> the container is trying to load and load it on the host.
> 
> As another example, containers cannot mknod(), since this checks
> capable(CAP_SYS_ADMIN). However, harmless devices like /dev/null or
> /dev/zero should be ok for containers to mknod, but we'd like to avoid hard
> coding some whitelist in the kernel. Another example is mount(), which has
> many security restrictions for good reason, but configuration or runtime
> knowledge could potentially be used to relax these restrictions.

Minor thing, but this is no longer _entirely_ true (now it checks
ns_capable(sb->s_user_ns)). I think the kernel module auto-loading is a
much more interesting example, but since this is just a commit message
feel free to ignore my pedantry. :P

> Signed-off-by: Tycho Andersen <tycho@tycho.ws>
> CC: Kees Cook <keescook@chromium.org>
> CC: Andy Lutomirski <luto@amacapital.net>
> CC: Oleg Nesterov <oleg@redhat.com>
> CC: Eric W. Biederman <ebiederm@xmission.com>
> CC: "Serge E. Hallyn" <serge@hallyn.com>
> CC: Christian Brauner <christian.brauner@ubuntu.com>
> CC: Tyler Hicks <tyhicks@canonical.com>
> CC: Akihiro Suda <suda.akihiro@lab.ntt.co.jp>

Would you mind adding me to the Cc: list for the next round of patches?
It's looking pretty neat!

Thanks!
Christian Brauner Oct. 8, 2018, 2:58 p.m.
On Thu, Sep 27, 2018 at 04:48:39PM -0600, Tycho Andersen wrote:
> On Thu, Sep 27, 2018 at 02:31:24PM -0700, Kees Cook wrote:
> > On Thu, Sep 27, 2018 at 8:11 AM, Tycho Andersen <tycho@tycho.ws> wrote:
> > > This patch introduces a means for syscalls matched in seccomp to notify
> > > some other task that a particular filter has been triggered.
> > >
> > > The motivation for this is primarily for use with containers. For example,
> > > if a container does an init_module(), we obviously don't want to load this
> > > untrusted code, which may be compiled for the wrong version of the kernel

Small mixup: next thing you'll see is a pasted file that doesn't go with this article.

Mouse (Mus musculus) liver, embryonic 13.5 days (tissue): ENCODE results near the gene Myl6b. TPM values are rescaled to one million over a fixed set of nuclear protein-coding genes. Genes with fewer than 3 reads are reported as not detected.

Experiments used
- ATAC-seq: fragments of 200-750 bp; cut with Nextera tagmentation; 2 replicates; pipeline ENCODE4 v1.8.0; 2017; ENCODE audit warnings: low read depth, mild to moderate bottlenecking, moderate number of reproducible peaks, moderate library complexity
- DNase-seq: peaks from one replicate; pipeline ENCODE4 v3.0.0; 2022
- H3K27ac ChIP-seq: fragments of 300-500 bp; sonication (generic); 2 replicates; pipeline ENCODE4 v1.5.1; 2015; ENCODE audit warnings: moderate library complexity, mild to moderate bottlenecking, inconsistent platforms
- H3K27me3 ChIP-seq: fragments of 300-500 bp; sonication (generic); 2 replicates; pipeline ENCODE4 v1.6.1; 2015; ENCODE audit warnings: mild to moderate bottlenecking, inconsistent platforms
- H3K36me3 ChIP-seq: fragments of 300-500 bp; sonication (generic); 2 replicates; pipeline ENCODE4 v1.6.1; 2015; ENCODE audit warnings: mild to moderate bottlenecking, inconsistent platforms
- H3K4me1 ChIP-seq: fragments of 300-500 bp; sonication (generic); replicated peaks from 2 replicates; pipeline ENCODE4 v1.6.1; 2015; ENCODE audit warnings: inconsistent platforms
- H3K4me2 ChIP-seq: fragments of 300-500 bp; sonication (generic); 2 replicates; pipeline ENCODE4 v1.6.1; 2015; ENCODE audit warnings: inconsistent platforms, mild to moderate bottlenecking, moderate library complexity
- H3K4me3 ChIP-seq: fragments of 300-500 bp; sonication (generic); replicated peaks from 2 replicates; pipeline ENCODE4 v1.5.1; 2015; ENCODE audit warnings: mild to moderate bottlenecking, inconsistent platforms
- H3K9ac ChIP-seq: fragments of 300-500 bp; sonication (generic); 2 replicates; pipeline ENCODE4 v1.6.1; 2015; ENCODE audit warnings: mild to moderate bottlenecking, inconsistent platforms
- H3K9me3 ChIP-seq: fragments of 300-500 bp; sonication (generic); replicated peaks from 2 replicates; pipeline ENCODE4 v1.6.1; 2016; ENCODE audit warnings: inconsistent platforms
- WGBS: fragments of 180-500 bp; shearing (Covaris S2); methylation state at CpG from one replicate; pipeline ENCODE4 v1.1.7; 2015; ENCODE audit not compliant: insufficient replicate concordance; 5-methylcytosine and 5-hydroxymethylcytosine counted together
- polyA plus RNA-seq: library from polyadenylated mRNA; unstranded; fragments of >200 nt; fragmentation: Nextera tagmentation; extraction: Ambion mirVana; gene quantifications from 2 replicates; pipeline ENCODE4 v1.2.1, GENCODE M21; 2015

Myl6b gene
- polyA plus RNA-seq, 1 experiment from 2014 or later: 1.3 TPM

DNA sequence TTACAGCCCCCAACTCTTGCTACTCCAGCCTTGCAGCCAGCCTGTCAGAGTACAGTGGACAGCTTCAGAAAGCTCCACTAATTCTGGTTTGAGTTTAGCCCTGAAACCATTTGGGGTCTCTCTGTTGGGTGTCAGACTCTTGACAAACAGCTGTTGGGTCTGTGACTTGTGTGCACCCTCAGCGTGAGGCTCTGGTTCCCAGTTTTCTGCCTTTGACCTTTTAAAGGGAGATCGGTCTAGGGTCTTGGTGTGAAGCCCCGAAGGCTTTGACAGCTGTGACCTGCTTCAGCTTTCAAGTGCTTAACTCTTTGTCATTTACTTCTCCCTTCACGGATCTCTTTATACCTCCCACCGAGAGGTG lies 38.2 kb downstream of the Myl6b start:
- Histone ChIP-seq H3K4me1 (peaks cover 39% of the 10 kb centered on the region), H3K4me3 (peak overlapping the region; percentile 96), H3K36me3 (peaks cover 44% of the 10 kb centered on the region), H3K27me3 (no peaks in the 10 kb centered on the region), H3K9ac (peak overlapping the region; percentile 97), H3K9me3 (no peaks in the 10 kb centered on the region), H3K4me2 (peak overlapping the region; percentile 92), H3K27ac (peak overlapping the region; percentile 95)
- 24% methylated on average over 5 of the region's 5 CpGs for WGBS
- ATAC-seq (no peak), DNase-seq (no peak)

> > > anyway. Instead, we could parse the module image, figure out which module
> > > the container is trying to load and load it on the host.
> > >
> > > As another example, containers cannot mknod(), since this checks
> > > capable(CAP_SYS_ADMIN). However, harmless devices like /dev/null or
> > > /dev/zero should be ok for containers to mknod, but we'd like to avoid hard
> > > coding some whitelist in the kernel. Another example is mount(), which has
> > > many security restrictions for good reason, but configuration or runtime
> > > knowledge could potentially be used to relax these restrictions.
> > >
> > > This patch adds functionality that is already possible via at least two
> > > other means that I know about, both of which involve ptrace(): first, one
> > > could ptrace attach, and then iterate through syscalls via PTRACE_SYSCALL.
> > > Unfortunately this is slow, so a faster version would be to install a
> > > filter that does SECCOMP_RET_TRACE, which triggers a PTRACE_EVENT_SECCOMP.
> > > Since ptrace allows only one tracer, if the container runtime is that
> > > tracer, users inside the container (or outside) trying to debug it will not
> > > be able to use ptrace, which is annoying. It also means that older
> > > distributions based on Upstart cannot boot inside containers using ptrace,
> > > since upstart itself uses ptrace to start services.
> > >